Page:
“They are wayfinding, quickly finding the product they want,” Vemana says. But it goes deeper than that: “You’re … looking at a product and you want details and reviews … so people go to the product detail page in the app and interact with product reviews.”
While the app is important, Home Depot remains aggressively omnichannel.
A single digital Home Depot experience exists across all channels, Vemana says; signed-in customers can see their shopping lists, saved items, pending orders, and other details across desktop web, mobile web, and app.
Desktop web matters, too.
Shopping for major home appliances is a big deal, and consumers want to see and compare multiple models when making a decision. That takes screen real estate, which desktop web delivers. From there, Home Depot makes it easy to take the purchase process in-store by also showing what models are in stock at the local outlet, and by texting the product location to customers’ phones.
For Home Depot, the “end-to-end” customer journey is critical: discovery and purchase, sure, but also delivery, ownership, use, and service.
“The entire journey is important to us, from early shopping behavior to actual purchase to getting delivery,” Vemana says. “No matter where they want to shop.”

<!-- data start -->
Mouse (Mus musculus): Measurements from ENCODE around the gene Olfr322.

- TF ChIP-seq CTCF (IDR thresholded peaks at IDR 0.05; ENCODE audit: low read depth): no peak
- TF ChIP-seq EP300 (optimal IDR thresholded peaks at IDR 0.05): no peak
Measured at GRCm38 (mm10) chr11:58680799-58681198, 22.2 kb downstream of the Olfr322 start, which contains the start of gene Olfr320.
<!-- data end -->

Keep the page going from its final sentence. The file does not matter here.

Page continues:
Walmart: Setting up home delivery by baby steps in its app
Walmart is a retail giant with 2.3 million employees and a strong desire to take on upstart online competitor Amazon. To do so, it must get e-commerce right, and home delivery right.
Recent acquisitions have bolstered both the company’s overall technical capabilities and its mobile chops, and the results have recently become apparent. Similar to Home Depot, Walmart’s app now automatically shifts to Store Assistant mode when opened within a Walmart location, which can be 200,000 square feet or more in size.
Walmart is also making its in-app shopping list smart, with services that calculate the total cart cost and real-time item stock availability at a given location.
That adds up to major wins: customers using the app more, and customers building shopping lists more. Not surprisingly, both are big steps toward just using the app to order products and food items for delivery, right from your neighborhood Walmart.